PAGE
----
Good evening Simon, everybody. Ι’ve never been to the Pitti, but I’d love to one day, summer and winter also. I would like to go, mainly to meet people with common -as mine- clothing interests, dressed in their best. To spend my money there an not to… “it actually became a cash bar at 8 o’clock, at which point the place thinned out suspiciously.”!!! Something like a celebration, thats the way i see it. I don’t own a retail store, so i’m not interested in wholesale orders. Then, to my opinion it is a casual clothing exhibition. Most of my clothes are tailored and my needs for casual are easily covered by the clothing shops in Athens where i live, or by the internet. Somebody wrote that the exhibition is not open to the common, but only to traders… tragic… And after that, to visit the show, you have to book the hotel and the flights months before (not sure, i guess so because of the people flow), ways i dont like. I noticed long ago, that some folks laugh at the peacocks. I believe that without them Pitti would not even exist these nowadays. Finally, Pitti is a dream, a wish, for the reasons i said before and a possible suspension of it would be something like the end of an era for me


Probably the best piece you’ve ever written, Simon. It’s a bit like: Truman Capote’s The Dog’s Bark meets New Yorker Magazine’s “Talk of the Town.”
A joy to read this (despite what the story augurs).

Nigel C

Hi Simon
At first I thought you’d gone all Lady Whistledown on us with your opening line.
Like all of life things move on. I cannot be the only one who looks on social media and sees the same people doing the same thing on multiple accounts. Negroni and cigar anyone? After a while you just disconnect – unfollow. I wonder if that is contributing here too. Not sure I’d want to do business in what seems to have become a social event.
Your profile of Tetsuya this week brought it home to me that something a little real and normal that we can relate to more easily is what we need. I love that his considered approach made me think not about acquiring more but about reappraising clothes I already have and about how I can wear them differently. It’s probably harder to find these subjects but very rewarding.
Keep up the good work.
Best wishes Nigel

Wouter de Clerck

Second the comment on the Negronis. Surely the avant garde can come up with something more original to drink now that even 43-year old lawyers in Dutch university towns have caught on?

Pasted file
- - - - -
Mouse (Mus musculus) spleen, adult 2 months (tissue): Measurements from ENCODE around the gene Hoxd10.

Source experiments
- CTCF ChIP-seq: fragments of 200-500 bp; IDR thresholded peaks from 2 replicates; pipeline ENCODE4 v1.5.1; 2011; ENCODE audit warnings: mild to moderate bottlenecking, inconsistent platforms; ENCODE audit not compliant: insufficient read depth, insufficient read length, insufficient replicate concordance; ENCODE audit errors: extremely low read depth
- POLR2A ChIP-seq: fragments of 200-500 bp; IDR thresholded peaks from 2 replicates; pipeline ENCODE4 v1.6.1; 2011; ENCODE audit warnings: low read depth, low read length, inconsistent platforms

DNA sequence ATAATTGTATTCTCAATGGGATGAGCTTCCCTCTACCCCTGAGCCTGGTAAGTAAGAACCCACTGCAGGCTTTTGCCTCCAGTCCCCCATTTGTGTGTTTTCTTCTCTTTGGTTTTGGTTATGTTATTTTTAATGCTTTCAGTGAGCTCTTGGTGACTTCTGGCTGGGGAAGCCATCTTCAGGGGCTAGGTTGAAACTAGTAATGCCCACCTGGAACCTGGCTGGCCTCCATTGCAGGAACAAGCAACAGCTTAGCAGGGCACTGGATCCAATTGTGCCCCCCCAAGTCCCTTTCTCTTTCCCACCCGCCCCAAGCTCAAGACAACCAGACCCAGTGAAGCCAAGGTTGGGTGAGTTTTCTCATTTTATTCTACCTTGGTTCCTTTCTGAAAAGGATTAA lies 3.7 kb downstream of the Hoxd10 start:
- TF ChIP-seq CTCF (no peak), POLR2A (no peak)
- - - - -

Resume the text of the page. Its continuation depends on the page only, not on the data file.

And excellent article, Simon, thanks. Love your writing.


Great article as always, it’s an unfortunate thing I’ve never been to Piti but I’ve always wanted and from what I’ve seen it thus seem to be on the decline especially since covid. Pre covid it seemed like there was a good mix of satirical tourism and brand exposure but since Covid the brand exposure has gone down. But the idea of creating a festival sounds like a good way of salvaging it as theirs a risk that it becomes like Basel world.
But that is the risk of a good thing not evolving.


Simon, which precovid years do you believe was the Pitti Uomo’s peak?


Like a ‘Coachella of Tacky Taste’ it seems


It’s a Pitti that it’s come to this


A great article. I’m always hoping you’ll write more posts like this about the deep realignments taking place in menswear industry post COVID (not style choices but rather what tectonics are driving the artisans, the brands, the workers, the customers). But it still feels like menswear is in a rapid period of flux. And the changes are very different in Asia versus Italy versus London. It’s still difficult to predict where the new normal will be. Pitti is perhaps the closest we get to a global overview since it draws people and brands from all over.


I need that grey wool (?) polo shirt on the second picture. Any guess what it can be?


I used to attend 10 years ago, the marvelous Liverano band and The Rake parties full of sartorial idols. I remember my only goal was to say hello to you but you were chatting with Mr.Cifonelli in the Four Seasons’ garden…I didn’t dare to interrupt!
I agree on your suggestion to bring all the events and parties back to la fortezza, to really leverage the fair as an hub for like minded individuals to meet, do business, be inspired.